If you are the owner and you want more people to come to your escape room, then you need to re-think your whole persona. Your response has an air of condescension. And red herrings do not make a room difficult. They make a room ridiculous. You need to read your reviews and take them seriously. Otherwise you won’t stay in business long. If you read reviews from experienced and beginner escapers, they all agree that what makes an escape room good is the attitude of the staff who are open to making their rooms better. If you’re not open to making your rooms better, then why stay open at all?
We did an out-of-town room where the room had shredded paper as part of the room. My wife spent 10-15 min putting it together and it left a very vague riddle. After only making it 50-60% through the room, the GM came in the room and admitted the Shredded paper was a red herring.
As customers we’re paying for an experience with puzzles as part of that. With that being said, Red Herrings are the equivalent of discounts.. which i doubt many owners would be willing to give after the fact of playing a room.
(Don’t get me started on Toilets not working.. I’m sure my health inspector friends would love to visit a company like that)
Firstly I completely disagree with your take on red herrings! You seem to be the only people who doesn’t enjoy the traps, you seem to be be frustrated by the fact that you fell into the traps and hence you wish for us to remove them. We have had a huge amount of positive feedback from our customers in the past about our room, our puzzles and our service. We have hired 7 new staff members, new STandard operating procedures have been created and a refreshers training course has been initiated.
Lastly toikets break in any Buisness, the right thing to do is to pump money in that direction and apologise for the inconvenience this has caused customers and the embarrassment this has caused staff. The wrong thing to do would be to leave the toilets in that state, but we have fixed them numerous times, do not threaten us with your health inspector friends as I can assure you our venue is passed on all bases and any problems we have been having have been resolved.
There are red herrings and red herrings. I’m not a big fan of red herrings, but I accept some owners want to put them in. This went way beyond that and spoiled our experience. I sincerely hope we are the only people who felt that way, but I doubt it – you have more data points than me though, so I guess I’ll have to accept that people love them.
As with toilets, I will repeat what I said – I can only review what I saw on the day – and note that as soon as you replied to say the toilets had been fixed, I updated my introduction section to say so. That said, in my fifty visits to escape rooms, I can’t think of an occasion where the toilets have been entirely out of order or in as bad a state as I saw at Christmas except for the two visits to your establishment. I’m very glad you’ve taken the decision to fix them properly.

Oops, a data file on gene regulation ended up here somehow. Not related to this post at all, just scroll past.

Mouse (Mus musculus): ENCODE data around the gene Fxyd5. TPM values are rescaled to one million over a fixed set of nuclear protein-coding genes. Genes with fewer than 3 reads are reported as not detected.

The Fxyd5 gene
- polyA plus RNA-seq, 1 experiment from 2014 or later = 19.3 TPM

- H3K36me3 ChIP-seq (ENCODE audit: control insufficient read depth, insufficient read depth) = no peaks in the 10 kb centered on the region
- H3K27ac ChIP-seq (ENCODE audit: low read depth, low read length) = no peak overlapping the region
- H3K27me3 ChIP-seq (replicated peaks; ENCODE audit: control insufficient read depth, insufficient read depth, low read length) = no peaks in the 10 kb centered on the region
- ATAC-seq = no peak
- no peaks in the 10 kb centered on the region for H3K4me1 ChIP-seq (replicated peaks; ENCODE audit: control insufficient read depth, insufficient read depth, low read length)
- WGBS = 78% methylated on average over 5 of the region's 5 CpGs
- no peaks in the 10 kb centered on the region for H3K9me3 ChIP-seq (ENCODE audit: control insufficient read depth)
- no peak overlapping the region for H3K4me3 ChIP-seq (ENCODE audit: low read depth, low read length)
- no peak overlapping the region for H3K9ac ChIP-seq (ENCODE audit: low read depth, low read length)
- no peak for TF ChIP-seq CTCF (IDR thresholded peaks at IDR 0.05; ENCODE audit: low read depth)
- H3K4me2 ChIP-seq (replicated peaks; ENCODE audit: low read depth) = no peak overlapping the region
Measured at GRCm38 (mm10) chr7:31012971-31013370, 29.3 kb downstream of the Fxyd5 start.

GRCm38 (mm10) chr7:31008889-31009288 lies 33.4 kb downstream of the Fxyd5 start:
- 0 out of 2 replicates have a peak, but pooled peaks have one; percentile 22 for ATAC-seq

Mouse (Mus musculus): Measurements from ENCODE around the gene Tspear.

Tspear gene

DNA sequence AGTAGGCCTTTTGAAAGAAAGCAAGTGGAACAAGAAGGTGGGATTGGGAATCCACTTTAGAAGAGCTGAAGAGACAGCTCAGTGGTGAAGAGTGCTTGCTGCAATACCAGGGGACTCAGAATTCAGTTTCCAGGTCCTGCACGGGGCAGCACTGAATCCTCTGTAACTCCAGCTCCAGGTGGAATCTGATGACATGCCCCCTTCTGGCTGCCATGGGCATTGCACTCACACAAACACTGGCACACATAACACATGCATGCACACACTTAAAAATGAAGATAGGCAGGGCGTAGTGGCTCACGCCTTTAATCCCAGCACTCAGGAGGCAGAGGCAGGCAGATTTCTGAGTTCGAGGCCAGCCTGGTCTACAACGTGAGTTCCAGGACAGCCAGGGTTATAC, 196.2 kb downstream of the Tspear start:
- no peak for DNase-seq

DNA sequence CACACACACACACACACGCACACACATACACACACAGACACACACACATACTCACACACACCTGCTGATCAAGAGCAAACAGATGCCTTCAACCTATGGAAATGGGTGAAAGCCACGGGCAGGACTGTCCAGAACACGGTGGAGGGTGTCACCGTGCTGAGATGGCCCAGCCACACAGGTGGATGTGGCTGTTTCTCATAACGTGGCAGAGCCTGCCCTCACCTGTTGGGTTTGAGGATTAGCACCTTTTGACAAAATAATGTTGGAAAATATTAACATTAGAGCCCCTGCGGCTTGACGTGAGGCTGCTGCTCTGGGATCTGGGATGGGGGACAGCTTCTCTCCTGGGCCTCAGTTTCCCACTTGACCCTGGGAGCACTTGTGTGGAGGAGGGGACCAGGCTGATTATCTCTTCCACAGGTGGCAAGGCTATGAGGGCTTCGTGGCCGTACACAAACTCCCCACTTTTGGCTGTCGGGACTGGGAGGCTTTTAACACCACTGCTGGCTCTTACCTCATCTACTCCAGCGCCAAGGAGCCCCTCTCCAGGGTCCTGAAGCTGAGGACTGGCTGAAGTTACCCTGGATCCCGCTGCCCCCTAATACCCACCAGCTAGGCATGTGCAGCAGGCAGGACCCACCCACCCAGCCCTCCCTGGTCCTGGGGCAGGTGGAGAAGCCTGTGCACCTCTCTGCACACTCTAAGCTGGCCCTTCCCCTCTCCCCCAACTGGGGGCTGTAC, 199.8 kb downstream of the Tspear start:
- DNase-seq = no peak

I disagree with the lighting, we cannot have it too bright like mummy room, as it would negate the effect of UV. The scene is set so that you and your crew are condemned to death in a dark gloomy vampire castle.
That’s your choice. I think it’s the wrong one, but we’ll have to agree to differ.
Also please do not claim that having red herrings make the designer lazy, in that particular maze we have many new puzzles that can be initiated but it’s all about having a balance, by having a million puzzles it makes the likelihood of escaping very little hence customers come out deflated without a sense of achievement and do not enjoy the experience. You have to make the mazes hard enough for a challenge but not too hard so that nobody escapes. So I completely disagree with the take that our designer is lazy, our team is thouroughly experienced, creative and imaginative to be able to create such mazes. Even the review mentioned you laughed a lot about one aspect of the room.
I didn’t claim your designers were lazy (although I wouldn’t dispute Errol’s comment). Again, we’ll have to agree to differ. I’ve talked to plenty of escape room designers and enthusiasts and that’s the general opinion. Maybe they weren’t lazy, but I’d still feel they were misguided.
And yes, part of the game did make me laugh – I thought it was fantastic and even suggested other rooms should imitate it. As I said in the Verdict: “there’s a solid game in here” and if the surrounds of the game were run better then “I’d be recommending it as a decent bit of fun”.
This was my first escape room so I’ve got nothing to compare to, but I enjoyed it. Staff were friendly. First room wasn’t TOO dark plus we had lights on phones that I asked before we started & were allowed to use. Not sure what red herrings you mean so maybe they’ve changed things a little or maybe we just got lucky. Toilets were working.
Negatives – too many combination locks/number pads, agree that props can be a little shabby, final puzzle is tricky without appropriate “talent” and it would have been nice if they’d been waiting outside for us.